One solution for mechanical venting.
    One solution for mechanical venting. Plant containers sit atop a stone and timber clad cabinet.

    stair, or sometimes all of them! Big basements need a lot of plant and inevitably a lot of this will have a significant effect on the garden, so try and plan for it. Ask in advance what the likely requirements are and incorporate features into the design that they can be integrated into. Ventilation generally falls into two categories: mechanically aided and ‘natural’. The latter tends to only be used for car parking areas. The disadvantage is that you can end up with quite large areas of venting to hide, but there is no background noise and very little air movement, so they can easily be screened with plants. Mechanical venting is a different matter – particularly extract vents, which can desiccate foliage. With basement car parks, access needs to be considered. Except on the largest projects, ramps generally take up too much room so often the solution is car lifts, which can have quite an impact. These days regulations have changed and they frequently need an enclosure, so bear that in mind. Escape stairs are another thing that can sometimes make a late appearance; sometimes they can be incorporated into no 4:

  4. Lightwells. They can be irritating as they often tend to act as a division between the building and the garden. However, try and think of these as opportunities rather than intrusions. There is now a vast array
    Lightwells can be fun!
    Lightwells can be fun! Treat staircases as sculptural elements and be creative with different finishes.

    of wall finishes available to designers. Trellis or timber slats we are all familiar with. However, metal – patinated or acid etched zinc, copper, steel are all interesting options. Strip or textured stone are also available in a wide range of finishes. There are increasingly interesting polymer or GRP finishes – look at OltreMateria for example. Water features, mirrors, and green walls – both living and fake – (*gasp!*) all play a part here, but obviously you need to look carefully at lighting, both for effect and if you need to boost light levels for plant growth (Metal Halide lamps are far better for this – they emit more useable energy than LEDs in the blue and red wavelengths that plants need for photosynthesis). Try using different materials in combination and incorporate items like stairs as sculptural features.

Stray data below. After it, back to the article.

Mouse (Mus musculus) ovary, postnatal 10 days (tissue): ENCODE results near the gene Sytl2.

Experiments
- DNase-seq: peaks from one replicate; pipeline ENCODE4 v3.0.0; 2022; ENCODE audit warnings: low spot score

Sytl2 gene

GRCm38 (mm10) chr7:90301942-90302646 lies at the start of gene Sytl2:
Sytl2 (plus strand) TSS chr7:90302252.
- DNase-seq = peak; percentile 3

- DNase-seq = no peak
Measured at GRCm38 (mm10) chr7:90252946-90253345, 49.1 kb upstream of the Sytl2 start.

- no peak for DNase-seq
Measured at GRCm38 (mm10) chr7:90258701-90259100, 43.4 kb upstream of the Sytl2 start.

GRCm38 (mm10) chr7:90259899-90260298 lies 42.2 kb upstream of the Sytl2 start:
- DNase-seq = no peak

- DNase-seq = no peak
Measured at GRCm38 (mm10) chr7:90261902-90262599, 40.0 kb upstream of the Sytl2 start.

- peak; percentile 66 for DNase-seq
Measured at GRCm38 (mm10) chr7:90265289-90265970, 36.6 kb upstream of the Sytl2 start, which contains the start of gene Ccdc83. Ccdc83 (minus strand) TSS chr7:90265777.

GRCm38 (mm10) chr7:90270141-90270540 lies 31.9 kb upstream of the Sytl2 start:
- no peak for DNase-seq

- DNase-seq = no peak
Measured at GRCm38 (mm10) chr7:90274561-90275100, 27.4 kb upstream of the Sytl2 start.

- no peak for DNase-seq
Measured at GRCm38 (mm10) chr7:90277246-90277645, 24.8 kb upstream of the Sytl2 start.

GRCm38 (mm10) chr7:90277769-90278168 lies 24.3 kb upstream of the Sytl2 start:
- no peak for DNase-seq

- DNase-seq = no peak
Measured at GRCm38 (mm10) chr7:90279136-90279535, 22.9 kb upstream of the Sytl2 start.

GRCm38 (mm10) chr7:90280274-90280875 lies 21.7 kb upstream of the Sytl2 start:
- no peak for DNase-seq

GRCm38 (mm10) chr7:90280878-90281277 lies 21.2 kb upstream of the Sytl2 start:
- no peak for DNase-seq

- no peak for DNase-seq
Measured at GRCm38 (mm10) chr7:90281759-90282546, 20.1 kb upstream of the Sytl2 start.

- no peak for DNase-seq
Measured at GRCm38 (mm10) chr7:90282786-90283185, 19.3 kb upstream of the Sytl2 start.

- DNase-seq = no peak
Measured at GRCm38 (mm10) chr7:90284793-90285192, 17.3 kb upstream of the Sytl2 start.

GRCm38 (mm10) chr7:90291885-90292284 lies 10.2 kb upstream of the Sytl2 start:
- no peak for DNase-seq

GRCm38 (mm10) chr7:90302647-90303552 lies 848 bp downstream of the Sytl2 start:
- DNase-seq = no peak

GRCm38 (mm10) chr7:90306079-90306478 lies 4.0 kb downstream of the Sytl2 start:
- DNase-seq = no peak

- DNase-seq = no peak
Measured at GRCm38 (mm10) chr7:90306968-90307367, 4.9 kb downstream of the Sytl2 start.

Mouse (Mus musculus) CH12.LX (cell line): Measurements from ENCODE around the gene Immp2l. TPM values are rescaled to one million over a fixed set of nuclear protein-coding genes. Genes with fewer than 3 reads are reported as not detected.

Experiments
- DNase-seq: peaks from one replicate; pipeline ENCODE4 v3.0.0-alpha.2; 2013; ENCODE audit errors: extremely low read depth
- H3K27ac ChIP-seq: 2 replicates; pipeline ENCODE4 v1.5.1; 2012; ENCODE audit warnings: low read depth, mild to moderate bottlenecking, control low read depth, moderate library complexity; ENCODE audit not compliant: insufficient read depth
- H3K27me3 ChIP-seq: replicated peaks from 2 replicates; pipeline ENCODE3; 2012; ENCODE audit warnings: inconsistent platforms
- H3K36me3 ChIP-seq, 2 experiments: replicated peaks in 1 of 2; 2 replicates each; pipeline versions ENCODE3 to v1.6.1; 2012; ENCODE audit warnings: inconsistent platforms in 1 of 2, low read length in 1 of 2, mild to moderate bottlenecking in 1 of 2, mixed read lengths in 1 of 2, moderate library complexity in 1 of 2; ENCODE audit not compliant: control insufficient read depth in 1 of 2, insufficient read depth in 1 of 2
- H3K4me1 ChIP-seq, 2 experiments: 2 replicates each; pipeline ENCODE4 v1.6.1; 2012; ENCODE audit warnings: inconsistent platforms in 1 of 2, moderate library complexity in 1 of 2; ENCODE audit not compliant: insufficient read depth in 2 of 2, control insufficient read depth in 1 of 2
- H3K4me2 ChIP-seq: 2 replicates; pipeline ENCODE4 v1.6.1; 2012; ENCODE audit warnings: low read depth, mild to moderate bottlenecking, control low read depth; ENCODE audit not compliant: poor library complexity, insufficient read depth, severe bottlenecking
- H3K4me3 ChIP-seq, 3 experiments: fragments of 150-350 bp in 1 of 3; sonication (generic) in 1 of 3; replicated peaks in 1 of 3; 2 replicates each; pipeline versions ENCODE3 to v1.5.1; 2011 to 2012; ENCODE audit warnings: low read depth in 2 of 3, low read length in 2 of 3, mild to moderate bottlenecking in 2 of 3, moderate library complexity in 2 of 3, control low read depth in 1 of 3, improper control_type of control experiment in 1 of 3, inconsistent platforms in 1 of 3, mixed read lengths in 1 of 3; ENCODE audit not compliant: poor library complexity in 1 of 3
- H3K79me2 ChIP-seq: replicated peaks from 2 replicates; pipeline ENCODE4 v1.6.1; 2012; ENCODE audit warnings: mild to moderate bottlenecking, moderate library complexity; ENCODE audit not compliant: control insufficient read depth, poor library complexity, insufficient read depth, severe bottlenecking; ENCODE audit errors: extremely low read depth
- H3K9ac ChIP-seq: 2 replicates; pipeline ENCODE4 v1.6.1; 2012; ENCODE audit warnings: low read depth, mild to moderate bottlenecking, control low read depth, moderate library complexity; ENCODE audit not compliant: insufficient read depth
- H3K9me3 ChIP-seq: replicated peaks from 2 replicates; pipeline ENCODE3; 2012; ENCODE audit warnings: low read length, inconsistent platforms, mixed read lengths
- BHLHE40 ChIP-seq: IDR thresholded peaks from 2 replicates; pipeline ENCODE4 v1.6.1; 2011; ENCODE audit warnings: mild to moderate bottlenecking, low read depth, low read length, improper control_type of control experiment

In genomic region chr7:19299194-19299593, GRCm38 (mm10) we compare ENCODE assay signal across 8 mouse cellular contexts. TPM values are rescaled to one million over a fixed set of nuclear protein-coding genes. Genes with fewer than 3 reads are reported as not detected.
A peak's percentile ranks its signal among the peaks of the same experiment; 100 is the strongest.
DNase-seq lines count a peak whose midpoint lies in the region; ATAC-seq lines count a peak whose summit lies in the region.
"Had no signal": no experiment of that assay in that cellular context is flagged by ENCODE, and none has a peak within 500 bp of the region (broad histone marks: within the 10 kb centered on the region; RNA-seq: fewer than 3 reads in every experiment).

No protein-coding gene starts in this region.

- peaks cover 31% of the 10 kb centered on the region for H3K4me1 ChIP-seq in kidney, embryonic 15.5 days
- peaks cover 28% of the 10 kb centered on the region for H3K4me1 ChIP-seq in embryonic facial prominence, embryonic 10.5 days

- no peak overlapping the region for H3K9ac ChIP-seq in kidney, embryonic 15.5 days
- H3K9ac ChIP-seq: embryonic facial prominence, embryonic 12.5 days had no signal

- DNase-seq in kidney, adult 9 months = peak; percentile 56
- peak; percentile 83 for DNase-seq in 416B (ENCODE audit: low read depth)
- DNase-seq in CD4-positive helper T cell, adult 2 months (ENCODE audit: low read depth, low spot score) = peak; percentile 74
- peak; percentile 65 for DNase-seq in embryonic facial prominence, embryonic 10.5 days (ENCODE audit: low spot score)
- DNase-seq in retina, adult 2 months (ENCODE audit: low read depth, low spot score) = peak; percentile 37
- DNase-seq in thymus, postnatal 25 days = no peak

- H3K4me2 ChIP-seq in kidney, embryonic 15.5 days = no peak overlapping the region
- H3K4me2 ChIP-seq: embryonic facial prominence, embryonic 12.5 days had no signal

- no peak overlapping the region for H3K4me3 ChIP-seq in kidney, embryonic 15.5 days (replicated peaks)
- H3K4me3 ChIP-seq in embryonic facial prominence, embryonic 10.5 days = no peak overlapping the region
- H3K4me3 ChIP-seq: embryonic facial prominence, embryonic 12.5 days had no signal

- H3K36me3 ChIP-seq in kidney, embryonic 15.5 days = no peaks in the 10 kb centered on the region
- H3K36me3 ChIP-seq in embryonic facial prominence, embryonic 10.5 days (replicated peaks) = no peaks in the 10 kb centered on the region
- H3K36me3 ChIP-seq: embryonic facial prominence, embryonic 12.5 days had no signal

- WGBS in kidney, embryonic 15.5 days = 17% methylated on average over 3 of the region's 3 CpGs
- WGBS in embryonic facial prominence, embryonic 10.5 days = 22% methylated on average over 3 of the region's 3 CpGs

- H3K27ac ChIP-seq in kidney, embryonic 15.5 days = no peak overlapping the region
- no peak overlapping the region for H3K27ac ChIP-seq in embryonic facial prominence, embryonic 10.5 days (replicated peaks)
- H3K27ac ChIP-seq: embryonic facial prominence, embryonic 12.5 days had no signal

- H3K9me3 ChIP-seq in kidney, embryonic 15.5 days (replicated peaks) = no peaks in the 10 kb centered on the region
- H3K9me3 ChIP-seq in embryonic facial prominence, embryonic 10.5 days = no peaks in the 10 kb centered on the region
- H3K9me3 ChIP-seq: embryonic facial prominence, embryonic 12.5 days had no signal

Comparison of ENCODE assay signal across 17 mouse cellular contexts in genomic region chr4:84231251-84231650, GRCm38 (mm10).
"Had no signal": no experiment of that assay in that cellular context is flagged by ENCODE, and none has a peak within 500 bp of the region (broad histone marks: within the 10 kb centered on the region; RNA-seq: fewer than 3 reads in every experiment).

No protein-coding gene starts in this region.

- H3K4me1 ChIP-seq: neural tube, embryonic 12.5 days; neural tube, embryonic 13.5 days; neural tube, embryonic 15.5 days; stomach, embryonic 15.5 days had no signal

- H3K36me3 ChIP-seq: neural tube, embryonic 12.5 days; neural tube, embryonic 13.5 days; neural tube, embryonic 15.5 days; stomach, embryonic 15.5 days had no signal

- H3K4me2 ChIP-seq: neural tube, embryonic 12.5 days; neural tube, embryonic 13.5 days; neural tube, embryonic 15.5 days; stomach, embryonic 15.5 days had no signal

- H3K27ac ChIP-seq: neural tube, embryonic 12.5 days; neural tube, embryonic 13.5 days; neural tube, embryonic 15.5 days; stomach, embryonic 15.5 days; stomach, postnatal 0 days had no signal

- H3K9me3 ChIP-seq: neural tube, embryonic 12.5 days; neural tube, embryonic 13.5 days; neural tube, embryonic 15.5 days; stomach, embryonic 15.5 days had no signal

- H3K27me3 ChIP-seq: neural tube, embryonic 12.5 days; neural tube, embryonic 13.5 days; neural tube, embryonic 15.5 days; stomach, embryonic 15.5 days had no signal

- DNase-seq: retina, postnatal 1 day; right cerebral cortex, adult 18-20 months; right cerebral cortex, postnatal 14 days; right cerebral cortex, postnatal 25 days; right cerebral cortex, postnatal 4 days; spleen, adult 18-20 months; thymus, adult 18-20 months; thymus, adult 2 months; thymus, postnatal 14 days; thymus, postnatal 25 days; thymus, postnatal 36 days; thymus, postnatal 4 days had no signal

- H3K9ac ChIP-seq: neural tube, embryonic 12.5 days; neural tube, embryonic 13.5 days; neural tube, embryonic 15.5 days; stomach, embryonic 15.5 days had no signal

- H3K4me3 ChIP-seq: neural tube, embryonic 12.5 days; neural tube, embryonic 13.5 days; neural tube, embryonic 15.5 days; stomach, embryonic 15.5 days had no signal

5. Rooflights. With big basements (particularly those for habitable space) these make frequent appearances.
    This scheme had circular rooflights as giant water lily water features.
    This scheme had circular rooflights as giant water lily water features.

    There are two approaches here: relegate to somewhere in the garden where they are a sideshow rather than centre stage, or alternatively make a feature of them. If you’re going for the ‘quiet’ option, try to agree long slots with the architect and engineer – these are easier to hide and can often be at the periphery of basement rooms casting light down a wall. Big square or rectangular roof lights are more difficult. If they are to one side of the scheme, they can look quite good. Alternatively, try using them as a water feature. Lots of technical issues to consider here, but we have done it a couple of times

There are plenty of other things to consider, but that is my top 5 list of things that you are most likely to come across. The earlier you can get involved in these sort of projects the better. If all the decisions are already taken by the time you are appointed, you will end up trying to sort out technical issues that may be les than ideal.

If you have had interesting experiences of your own you want to share, or if you have any questions, just add a comment below as normal.